The liquid in any plastic filler is polyester resin. Read the can. The solids are cabosil or a talc based substance. That being the case you can add small amounts of liquid resin to it, no activator, just resin. Make whipper out of heavy wire or a welding rod and stir slowly at 1st then get just a bit faster, add a few oz at a time until it has the right feel. Now, contrary to popular (and uninformed) opinion, NO LIQUID RESIN ACTIVATOR IS NEEDED IN THE BONDO AFTER YOU'VE ADDED THE POLY RESIN. Just use the good ol red oxide lookin shit (benzoil peroxide) and have at it. You can also use the blue for prettier lookin filler. This reponse will self-destruct as soon as you try this so as not reveal my "gotta get it done" past experience in the matter. I'll have to bribe safariwagon to keep his mouth shut...
     
  19. The37Kid
    Joined: Apr 30, 2004
    Posts: 28,063

    The37Kid
    Member

    All of the above "Saved" Bondo can now be used to patch cracks in your shop walls and floors.:rolleyes:
     
  20. indyjps
    Joined: Feb 21, 2007
    Posts: 4,160

    indyjps
    Member

    I just used a gallon of bondo on my garage floor. Builder put in the formed large gaps, couldnt squeege worth a crap. Bondo - Floor Paint - Done
     
  21. Abone29
    Joined: Mar 20, 2007
    Posts: 234

    Abone29
    Member

    Shit can it and buy Rage Gold,you'll never go back.
     
  22. flamed34
    Joined: Dec 30, 2009
    Posts: 733

    flamed34
    Member

    Ha...that would be the EASY answer. But since I'm modifying a fiberglass 'vette dash, any beating with a hammer and dolly is futile!! LOL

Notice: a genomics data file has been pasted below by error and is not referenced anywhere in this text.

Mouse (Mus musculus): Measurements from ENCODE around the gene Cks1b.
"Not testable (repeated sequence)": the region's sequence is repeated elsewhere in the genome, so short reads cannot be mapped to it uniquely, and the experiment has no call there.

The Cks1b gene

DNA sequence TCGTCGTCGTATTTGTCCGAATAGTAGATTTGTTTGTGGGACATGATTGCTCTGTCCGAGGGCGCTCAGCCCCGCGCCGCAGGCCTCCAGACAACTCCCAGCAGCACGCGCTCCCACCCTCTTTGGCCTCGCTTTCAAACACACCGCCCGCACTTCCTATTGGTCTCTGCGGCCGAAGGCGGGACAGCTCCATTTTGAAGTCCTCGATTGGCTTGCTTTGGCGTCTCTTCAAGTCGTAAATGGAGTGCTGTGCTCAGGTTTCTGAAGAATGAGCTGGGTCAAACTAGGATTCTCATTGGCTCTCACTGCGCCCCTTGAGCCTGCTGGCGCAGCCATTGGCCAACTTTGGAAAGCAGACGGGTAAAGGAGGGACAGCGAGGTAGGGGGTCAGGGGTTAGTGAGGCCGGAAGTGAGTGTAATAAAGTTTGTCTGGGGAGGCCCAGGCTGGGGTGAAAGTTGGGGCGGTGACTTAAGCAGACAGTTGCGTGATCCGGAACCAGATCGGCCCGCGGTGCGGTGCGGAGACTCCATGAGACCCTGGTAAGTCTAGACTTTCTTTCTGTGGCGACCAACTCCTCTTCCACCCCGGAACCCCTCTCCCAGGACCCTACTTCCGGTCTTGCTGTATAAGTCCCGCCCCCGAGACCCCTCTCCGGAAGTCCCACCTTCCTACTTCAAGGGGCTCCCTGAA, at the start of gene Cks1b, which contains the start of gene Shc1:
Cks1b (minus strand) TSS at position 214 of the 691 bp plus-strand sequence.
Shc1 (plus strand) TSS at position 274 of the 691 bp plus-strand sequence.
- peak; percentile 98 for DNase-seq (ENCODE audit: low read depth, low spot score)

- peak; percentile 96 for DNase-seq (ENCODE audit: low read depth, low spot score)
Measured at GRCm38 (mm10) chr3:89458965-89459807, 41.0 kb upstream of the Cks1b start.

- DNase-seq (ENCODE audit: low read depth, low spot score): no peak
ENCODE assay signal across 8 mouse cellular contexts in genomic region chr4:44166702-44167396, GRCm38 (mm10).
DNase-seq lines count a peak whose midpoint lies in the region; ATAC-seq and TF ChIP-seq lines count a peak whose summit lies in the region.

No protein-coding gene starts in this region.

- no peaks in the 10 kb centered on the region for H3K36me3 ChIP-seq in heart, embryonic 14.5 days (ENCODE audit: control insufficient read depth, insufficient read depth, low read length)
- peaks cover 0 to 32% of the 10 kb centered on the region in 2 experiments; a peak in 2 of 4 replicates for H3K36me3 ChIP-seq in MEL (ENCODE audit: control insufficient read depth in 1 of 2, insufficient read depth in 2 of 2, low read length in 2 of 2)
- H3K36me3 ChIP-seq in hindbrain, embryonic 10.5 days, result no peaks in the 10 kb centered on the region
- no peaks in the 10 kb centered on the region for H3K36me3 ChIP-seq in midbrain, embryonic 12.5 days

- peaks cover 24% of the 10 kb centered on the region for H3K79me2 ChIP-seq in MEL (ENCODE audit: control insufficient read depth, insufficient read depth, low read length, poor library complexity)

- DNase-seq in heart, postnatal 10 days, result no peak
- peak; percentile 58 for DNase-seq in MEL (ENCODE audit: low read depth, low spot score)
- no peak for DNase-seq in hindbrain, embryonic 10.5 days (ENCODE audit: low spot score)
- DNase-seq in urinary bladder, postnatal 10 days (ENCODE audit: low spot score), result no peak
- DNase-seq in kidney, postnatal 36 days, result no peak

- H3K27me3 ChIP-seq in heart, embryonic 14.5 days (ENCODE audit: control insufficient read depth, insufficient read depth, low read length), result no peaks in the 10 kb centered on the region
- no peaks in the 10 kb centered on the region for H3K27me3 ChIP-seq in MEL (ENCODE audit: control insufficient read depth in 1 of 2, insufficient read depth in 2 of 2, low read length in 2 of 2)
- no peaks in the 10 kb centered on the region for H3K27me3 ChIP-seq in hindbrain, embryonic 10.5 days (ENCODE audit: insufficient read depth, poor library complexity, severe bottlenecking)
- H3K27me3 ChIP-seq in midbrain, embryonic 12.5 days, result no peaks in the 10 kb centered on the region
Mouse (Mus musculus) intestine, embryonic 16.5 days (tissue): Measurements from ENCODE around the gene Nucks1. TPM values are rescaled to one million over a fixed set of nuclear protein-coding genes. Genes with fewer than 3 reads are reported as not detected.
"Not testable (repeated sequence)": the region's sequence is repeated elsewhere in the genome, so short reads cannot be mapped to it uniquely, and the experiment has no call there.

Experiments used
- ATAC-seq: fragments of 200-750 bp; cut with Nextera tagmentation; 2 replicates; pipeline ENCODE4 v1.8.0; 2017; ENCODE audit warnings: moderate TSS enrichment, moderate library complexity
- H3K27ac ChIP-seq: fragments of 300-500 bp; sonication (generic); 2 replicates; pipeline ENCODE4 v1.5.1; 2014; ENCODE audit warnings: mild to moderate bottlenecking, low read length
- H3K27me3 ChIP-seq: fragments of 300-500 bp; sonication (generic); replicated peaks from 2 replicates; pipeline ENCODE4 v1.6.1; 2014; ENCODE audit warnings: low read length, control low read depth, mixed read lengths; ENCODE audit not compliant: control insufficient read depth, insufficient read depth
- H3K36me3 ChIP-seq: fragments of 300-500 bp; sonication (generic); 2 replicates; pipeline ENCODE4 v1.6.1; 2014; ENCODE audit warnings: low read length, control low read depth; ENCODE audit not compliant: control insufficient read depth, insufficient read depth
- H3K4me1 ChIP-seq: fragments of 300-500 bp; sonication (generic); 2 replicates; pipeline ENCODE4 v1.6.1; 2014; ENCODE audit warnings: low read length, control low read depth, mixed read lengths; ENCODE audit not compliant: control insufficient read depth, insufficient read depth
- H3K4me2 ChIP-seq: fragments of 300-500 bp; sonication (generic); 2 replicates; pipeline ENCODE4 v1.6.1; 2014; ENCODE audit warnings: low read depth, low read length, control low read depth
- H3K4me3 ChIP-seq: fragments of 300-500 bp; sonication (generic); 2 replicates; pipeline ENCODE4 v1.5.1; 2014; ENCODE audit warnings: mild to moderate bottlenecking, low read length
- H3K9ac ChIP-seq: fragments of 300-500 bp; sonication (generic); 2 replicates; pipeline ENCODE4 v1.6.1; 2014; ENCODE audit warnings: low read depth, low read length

I went out and bought a new can of rage since I didn't have any of that left on the shelf. However...very useful comments (polyester resin, "honey", etc).

    Deep down, I'm a cheap bastard so always looking for ways to save a buck. Again, I won't take risks on the body but on something like this dash - that may or may not actually end up being used depending on results - I don't mind playing around a bit.
     
  23. I had one of them bondo mustangs when I was a teenager.A 1968 .It Only took a gallon to fix rust on trunk lid.Wonder why they rusted so bad?Too small body drains?Of course that undercoating is to blame for a lot of fords rusted out floors.Windows leak ,Floor starts rusting and can`t drain because undercoating acts like swimming pool and poof rusted out floors.I bought a 65 one time with undercoating.Looked great from bottom.I took carpet out and was looking at the undercoating and inside of what was left of subframes.Most complete floor rustout I ever saw.I like classic mustangs,they just seem to have a rust problem.